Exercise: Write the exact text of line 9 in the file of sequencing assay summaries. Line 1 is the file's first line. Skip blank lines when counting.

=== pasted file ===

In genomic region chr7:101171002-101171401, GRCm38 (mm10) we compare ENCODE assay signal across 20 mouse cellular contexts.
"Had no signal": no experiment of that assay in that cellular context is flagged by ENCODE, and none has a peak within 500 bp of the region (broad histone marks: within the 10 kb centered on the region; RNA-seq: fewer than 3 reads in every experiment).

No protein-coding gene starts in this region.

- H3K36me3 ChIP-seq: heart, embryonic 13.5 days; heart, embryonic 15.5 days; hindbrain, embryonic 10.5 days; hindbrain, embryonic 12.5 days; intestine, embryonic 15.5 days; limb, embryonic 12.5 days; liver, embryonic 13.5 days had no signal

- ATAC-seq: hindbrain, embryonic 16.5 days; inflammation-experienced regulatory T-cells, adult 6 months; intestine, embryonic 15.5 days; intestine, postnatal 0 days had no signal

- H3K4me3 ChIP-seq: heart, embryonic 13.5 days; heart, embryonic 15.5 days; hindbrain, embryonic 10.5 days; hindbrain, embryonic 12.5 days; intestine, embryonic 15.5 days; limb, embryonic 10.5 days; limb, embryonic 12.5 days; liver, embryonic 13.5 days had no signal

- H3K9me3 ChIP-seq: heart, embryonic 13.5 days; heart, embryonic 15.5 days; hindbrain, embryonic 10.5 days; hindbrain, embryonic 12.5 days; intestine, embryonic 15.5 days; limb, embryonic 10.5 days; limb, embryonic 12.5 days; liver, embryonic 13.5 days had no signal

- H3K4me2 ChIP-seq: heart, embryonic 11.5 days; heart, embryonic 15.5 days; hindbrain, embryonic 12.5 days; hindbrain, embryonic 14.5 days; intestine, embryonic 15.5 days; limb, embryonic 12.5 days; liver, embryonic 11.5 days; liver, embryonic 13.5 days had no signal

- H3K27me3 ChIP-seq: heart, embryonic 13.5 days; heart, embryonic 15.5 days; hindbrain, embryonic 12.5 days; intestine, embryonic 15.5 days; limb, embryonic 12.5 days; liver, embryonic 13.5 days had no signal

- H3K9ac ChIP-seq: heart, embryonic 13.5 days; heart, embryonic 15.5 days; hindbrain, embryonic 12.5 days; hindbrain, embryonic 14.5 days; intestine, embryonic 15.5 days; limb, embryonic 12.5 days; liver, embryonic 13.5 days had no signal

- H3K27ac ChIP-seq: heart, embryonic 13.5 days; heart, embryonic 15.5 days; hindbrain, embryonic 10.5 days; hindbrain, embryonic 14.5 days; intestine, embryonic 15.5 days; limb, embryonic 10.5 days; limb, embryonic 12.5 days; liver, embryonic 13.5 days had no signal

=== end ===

- H3K27me3 ChIP-seq: heart, embryonic 13.5 days; heart, embryonic 15.5 days; hindbrain, embryonic 12.5 days; intestine, embryonic 15.5 days; limb, embryonic 12.5 days; liver, embryonic 13.5 days had no signal